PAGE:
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Game: Traumfabrik (Hasbro)
Submitted By: John Weber
Date: 8/21/2003 6:14:00 PM
TRAUMFABRIK (Hasbro Germany 2000) is a game about making movies. Players take on the role of a major movie studio and place chips representing actors and actresses, directors, special effects, fancy camera work, music, guest stars and agents to complete movie "scripts." A unique auction method causes money bid (called "vertrags," which is German for contracts) to be recycled to the losing bidders. Players are competing to complete movies and garner "Oscars" which can be worth additional victory points. The vertrags themselves are worth victory points and added to the point total for all completed movies, plus 5 points for each small Oscar (awarded during the game) and 10 for each large Oscar (awarded at the end of the game). And, one important rule: incomplete movies score nothing at the end of the game.
The game board involves a track, and the game ends after four trips around the board. Each "studio" has three scripts to start with, and seven additional scripts are up for grabs as movies are completed. Between three to five slots must be filled to complete a movie, and there is also one additional spot to hire a guest star, which is always optional. (There are simply far fewer guest stars than there are movies in the game.) Once a chip is placed on a movie, it cannot be moved (although it can be covered by another chip of the same type) and completed movies are "in the can" so to speak, i.e., their value can't be augmented by adding a guest star later. The value of a movie is determined by the total number of stars on all the chips assigned to it, plus a base of from 2 to 4 for the value of the script itself.
Those who have the most stars under contract (stars include actors/actresses and guest stars, and are easily recognizable with a red border) will have first pick and two special "party" location. The other six locations are all winner-take-all auctions, with high bidder gaining two or three chips that were drawn at random at the start of the turn or, at the first location, a special chip representing a four-star director. (Directors are important, as noted below). The winner must place his new talent immediately, and the losing bidders will divide the contracts among themselves as evenly as possible, with any remainder left in the "pot" for the next round of bidding.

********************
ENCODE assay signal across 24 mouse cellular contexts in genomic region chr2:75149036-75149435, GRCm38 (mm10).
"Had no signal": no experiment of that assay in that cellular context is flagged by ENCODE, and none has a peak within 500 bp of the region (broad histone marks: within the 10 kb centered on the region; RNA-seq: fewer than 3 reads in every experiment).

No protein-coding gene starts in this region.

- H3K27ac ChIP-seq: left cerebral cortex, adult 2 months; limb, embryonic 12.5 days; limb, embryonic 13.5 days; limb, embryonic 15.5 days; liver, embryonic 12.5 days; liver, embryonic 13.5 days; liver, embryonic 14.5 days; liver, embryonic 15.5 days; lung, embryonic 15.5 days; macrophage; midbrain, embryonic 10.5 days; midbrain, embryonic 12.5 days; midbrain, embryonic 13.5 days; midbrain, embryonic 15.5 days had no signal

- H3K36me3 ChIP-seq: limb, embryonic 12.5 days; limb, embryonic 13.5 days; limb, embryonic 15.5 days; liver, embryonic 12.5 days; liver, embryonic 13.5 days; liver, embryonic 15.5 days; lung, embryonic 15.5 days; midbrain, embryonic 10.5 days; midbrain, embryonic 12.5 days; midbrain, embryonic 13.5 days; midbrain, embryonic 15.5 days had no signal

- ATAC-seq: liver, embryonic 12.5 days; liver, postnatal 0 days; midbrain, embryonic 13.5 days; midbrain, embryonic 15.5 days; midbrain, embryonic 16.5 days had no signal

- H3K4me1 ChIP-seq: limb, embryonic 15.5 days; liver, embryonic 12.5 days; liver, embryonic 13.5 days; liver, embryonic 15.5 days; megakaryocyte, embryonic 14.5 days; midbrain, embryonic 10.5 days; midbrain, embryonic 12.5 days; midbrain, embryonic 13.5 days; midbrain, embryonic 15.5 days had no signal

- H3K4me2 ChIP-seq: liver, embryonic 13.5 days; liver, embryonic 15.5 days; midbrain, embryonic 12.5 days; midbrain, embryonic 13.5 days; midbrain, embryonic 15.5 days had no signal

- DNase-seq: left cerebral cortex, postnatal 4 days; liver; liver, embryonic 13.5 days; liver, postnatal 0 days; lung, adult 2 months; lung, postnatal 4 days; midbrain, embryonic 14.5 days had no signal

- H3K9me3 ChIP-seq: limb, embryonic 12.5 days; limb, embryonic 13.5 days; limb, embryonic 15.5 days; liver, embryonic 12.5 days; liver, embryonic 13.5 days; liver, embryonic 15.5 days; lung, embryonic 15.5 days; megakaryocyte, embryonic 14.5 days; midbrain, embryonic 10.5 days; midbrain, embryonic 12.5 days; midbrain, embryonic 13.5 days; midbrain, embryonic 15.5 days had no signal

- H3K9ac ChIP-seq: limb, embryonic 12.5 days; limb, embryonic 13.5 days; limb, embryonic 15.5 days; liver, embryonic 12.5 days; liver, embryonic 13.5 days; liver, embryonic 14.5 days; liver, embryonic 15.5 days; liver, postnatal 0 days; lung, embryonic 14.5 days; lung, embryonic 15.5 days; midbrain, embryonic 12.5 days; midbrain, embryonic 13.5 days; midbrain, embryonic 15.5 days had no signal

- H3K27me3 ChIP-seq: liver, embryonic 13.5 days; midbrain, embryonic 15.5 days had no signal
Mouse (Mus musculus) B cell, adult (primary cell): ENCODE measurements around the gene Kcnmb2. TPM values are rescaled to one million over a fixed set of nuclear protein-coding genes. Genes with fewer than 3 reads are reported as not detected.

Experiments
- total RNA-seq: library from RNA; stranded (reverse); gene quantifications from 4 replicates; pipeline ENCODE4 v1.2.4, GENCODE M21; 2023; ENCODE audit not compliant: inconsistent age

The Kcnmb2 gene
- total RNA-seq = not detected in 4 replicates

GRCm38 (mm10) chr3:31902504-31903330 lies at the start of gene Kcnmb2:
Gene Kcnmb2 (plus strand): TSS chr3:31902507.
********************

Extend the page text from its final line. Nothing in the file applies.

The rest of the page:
There are a couple of other rules that make the game even more interesting. While many of the empty slots must be filled with a particular type of chip (i.e. directors can only go on the director slot, etc, and every movie needs one; but "King Kong" doesn't need actors), there is some flexibility offered by: (1) wild card chips called "agents" that can go almost anywhere (except on the guest-star location and (2) open positions that can be filled with any chip except for directors and guest stars. Also, in scoring the movies, there are a limited number (either 1 or 2) of each point value available, and movies that are "tied" will be relegated to the next available point chip. I.e., a movie that is an 8 late in the game could drop all the way to 5 if all the 6, 7 and 8 markers have been awarded. This simulates the dissatisfaction of the public with films that don't seem to be any better than what they saw last season, and sometimes you have to work extra hard to get a quality picture done.
The game components are pretty cool, in particular the Oscar statuettes and the chips with likenesses of the actors and actresses and named four- star directors. The only complaint I have heard on the ratings is that Jimmy Stewart is only a 1-star, whereas Frank Sinatra gets two. There is even a -1 guest-star chit representing game designer Reiner Knizia, which may prove useful for those seeking to win the Oscar for (yes, you guessed it) the worst movie. Some of the Oscars are color-coded to match the three genres of pictures in the game: adventure (yellow), drama (blue) and entertainment (green). The small five-pointers are awa